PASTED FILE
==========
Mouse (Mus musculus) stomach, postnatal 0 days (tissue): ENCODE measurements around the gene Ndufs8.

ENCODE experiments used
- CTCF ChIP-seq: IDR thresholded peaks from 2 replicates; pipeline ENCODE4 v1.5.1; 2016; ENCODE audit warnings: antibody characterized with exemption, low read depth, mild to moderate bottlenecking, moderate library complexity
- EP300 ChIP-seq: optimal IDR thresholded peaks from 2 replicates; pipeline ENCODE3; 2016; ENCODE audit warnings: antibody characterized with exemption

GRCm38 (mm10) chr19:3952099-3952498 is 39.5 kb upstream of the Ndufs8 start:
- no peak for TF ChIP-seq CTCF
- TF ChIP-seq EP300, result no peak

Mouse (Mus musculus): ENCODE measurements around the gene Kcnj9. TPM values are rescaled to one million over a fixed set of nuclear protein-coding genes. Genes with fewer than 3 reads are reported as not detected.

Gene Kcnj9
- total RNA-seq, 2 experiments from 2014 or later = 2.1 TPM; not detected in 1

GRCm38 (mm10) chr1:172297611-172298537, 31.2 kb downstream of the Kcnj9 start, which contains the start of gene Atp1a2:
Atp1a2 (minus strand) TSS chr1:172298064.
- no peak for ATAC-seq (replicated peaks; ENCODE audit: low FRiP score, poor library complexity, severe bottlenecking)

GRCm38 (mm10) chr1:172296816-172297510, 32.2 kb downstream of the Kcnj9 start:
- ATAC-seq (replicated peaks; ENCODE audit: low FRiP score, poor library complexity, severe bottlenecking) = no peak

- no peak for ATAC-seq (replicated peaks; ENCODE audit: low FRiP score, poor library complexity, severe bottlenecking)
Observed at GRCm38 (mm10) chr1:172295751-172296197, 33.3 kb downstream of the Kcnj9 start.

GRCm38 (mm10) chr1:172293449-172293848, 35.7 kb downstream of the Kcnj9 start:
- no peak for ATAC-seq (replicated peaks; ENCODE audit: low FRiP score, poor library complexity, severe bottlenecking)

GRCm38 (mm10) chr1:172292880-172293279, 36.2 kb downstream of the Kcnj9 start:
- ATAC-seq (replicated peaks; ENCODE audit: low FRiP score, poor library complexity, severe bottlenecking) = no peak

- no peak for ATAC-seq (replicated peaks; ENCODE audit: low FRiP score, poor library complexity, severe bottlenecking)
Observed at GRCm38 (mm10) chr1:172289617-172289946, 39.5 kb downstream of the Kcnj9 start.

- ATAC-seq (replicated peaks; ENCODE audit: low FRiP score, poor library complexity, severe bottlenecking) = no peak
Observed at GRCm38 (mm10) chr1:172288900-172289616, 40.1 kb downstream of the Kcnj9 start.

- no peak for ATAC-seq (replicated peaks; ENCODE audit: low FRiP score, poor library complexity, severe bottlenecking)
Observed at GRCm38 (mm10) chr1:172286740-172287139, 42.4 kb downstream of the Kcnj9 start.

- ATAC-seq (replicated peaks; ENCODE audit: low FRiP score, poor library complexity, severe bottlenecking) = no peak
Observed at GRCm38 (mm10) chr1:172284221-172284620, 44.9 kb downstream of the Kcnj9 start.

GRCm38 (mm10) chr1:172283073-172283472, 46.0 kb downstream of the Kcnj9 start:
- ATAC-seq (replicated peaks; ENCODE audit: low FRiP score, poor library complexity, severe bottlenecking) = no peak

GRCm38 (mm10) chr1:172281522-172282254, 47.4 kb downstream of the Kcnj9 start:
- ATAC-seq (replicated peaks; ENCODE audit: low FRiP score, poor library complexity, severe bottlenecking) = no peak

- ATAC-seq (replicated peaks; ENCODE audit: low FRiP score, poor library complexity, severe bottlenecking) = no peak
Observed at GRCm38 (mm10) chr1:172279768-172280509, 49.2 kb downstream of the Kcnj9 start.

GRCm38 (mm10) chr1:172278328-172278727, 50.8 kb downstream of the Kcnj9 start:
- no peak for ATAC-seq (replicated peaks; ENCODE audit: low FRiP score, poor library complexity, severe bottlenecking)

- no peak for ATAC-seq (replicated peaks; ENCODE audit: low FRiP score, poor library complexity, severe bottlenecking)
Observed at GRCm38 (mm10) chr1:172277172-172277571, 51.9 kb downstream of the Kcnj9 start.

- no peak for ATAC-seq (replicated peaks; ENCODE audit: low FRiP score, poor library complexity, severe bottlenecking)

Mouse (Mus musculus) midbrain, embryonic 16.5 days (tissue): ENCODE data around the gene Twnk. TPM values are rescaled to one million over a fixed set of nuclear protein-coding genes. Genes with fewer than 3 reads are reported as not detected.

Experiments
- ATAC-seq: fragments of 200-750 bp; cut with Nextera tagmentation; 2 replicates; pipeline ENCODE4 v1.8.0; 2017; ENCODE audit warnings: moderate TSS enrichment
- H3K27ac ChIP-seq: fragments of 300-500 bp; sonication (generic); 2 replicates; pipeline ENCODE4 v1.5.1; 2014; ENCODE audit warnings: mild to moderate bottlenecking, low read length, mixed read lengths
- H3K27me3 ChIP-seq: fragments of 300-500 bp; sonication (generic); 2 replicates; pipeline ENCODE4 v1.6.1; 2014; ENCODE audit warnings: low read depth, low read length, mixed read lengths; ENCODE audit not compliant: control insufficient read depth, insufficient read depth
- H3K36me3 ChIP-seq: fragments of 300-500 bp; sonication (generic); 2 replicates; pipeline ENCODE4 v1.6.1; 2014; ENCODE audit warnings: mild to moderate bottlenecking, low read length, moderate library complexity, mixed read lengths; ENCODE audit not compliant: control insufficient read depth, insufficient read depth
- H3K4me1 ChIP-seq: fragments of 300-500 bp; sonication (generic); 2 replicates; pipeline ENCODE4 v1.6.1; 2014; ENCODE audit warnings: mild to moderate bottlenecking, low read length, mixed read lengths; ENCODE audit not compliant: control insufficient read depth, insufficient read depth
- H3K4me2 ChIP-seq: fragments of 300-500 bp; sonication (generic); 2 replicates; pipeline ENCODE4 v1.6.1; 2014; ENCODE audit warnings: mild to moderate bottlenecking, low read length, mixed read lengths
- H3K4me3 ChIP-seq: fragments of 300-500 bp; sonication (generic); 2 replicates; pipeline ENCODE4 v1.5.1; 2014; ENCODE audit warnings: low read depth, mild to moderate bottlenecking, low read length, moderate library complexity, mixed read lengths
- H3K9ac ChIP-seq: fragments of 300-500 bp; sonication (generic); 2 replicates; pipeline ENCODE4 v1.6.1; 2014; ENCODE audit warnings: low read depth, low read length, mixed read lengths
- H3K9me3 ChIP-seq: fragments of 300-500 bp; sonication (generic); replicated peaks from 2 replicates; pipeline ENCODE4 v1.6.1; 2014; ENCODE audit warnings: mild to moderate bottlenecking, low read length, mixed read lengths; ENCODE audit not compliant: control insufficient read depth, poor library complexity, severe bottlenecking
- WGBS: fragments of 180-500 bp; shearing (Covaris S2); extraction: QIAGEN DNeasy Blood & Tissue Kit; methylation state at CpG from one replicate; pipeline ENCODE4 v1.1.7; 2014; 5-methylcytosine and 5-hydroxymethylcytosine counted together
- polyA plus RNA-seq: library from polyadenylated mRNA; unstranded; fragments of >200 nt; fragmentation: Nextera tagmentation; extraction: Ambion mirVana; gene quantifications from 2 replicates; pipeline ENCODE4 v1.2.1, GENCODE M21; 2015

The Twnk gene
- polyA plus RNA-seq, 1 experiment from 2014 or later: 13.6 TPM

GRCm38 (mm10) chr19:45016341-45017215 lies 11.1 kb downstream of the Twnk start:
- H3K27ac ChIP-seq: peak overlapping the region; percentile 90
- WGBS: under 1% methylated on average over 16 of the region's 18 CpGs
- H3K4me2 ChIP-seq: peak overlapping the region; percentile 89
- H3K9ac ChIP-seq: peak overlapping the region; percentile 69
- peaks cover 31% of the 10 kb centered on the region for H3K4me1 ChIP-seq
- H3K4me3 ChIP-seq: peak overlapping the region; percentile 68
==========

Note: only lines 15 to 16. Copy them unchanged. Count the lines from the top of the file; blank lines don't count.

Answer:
- ATAC-seq (replicated peaks; ENCODE audit: low FRiP score, poor library complexity, severe bottlenecking) = no peak

- no peak for ATAC-seq (replicated peaks; ENCODE audit: low FRiP score, poor library complexity, severe bottlenecking)